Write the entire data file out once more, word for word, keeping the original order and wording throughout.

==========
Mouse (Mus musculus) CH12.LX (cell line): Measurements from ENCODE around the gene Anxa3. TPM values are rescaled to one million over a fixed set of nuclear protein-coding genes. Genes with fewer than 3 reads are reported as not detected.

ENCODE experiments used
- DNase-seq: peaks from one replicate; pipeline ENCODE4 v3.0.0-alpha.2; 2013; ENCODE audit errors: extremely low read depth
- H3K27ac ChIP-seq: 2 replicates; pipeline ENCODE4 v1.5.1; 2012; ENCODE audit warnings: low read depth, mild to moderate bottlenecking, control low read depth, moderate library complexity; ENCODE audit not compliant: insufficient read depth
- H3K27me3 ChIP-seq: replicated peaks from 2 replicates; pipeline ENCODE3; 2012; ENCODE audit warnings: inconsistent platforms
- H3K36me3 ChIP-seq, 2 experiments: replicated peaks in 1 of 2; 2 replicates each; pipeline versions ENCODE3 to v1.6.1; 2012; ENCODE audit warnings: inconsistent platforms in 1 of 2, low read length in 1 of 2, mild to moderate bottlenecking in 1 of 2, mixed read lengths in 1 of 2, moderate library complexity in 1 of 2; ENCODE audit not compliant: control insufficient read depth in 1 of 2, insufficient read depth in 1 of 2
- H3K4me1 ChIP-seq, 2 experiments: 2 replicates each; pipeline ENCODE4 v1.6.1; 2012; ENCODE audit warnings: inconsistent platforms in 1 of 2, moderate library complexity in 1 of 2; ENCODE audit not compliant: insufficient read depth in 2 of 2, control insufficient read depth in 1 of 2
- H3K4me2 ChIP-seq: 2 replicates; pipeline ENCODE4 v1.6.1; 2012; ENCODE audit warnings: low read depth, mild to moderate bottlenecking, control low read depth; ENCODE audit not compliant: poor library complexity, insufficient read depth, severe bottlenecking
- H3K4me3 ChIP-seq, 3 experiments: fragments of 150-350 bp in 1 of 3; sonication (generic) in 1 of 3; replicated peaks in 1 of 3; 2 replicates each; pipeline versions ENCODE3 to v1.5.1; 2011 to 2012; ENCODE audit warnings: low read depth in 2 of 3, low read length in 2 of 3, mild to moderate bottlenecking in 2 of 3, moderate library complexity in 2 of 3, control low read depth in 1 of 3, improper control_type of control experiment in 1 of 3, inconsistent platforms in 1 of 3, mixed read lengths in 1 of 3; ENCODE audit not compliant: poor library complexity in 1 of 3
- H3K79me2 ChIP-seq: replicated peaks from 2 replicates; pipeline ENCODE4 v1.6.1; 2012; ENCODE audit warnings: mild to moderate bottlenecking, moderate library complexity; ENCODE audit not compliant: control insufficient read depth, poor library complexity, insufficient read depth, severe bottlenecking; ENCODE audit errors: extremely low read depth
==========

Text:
Mouse (Mus musculus) CH12.LX (cell line): Measurements from ENCODE around the gene Anxa3. TPM values are rescaled to one million over a fixed set of nuclear protein-coding genes. Genes with fewer than 3 reads are reported as not detected.

ENCODE experiments used
- DNase-seq: peaks from one replicate; pipeline ENCODE4 v3.0.0-alpha.2; 2013; ENCODE audit errors: extremely low read depth
- H3K27ac ChIP-seq: 2 replicates; pipeline ENCODE4 v1.5.1; 2012; ENCODE audit warnings: low read depth, mild to moderate bottlenecking, control low read depth, moderate library complexity; ENCODE audit not compliant: insufficient read depth
- H3K27me3 ChIP-seq: replicated peaks from 2 replicates; pipeline ENCODE3; 2012; ENCODE audit warnings: inconsistent platforms
- H3K36me3 ChIP-seq, 2 experiments: replicated peaks in 1 of 2; 2 replicates each; pipeline versions ENCODE3 to v1.6.1; 2012; ENCODE audit warnings: inconsistent platforms in 1 of 2, low read length in 1 of 2, mild to moderate bottlenecking in 1 of 2, mixed read lengths in 1 of 2, moderate library complexity in 1 of 2; ENCODE audit not compliant: control insufficient read depth in 1 of 2, insufficient read depth in 1 of 2
- H3K4me1 ChIP-seq, 2 experiments: 2 replicates each; pipeline ENCODE4 v1.6.1; 2012; ENCODE audit warnings: inconsistent platforms in 1 of 2, moderate library complexity in 1 of 2; ENCODE audit not compliant: insufficient read depth in 2 of 2, control insufficient read depth in 1 of 2
- H3K4me2 ChIP-seq: 2 replicates; pipeline ENCODE4 v1.6.1; 2012; ENCODE audit warnings: low read depth, mild to moderate bottlenecking, control low read depth; ENCODE audit not compliant: poor library complexity, insufficient read depth, severe bottlenecking
- H3K4me3 ChIP-seq, 3 experiments: fragments of 150-350 bp in 1 of 3; sonication (generic) in 1 of 3; replicated peaks in 1 of 3; 2 replicates each; pipeline versions ENCODE3 to v1.5.1; 2011 to 2012; ENCODE audit warnings: low read depth in 2 of 3, low read length in 2 of 3, mild to moderate bottlenecking in 2 of 3, moderate library complexity in 2 of 3, control low read depth in 1 of 3, improper control_type of control experiment in 1 of 3, inconsistent platforms in 1 of 3, mixed read lengths in 1 of 3; ENCODE audit not compliant: poor library complexity in 1 of 3
- H3K79me2 ChIP-seq: replicated peaks from 2 replicates; pipeline ENCODE4 v1.6.1; 2012; ENCODE audit warnings: mild to moderate bottlenecking, moderate library complexity; ENCODE audit not compliant: control insufficient read depth, poor library complexity, insufficient read depth, severe bottlenecking; ENCODE audit errors: extremely low read depth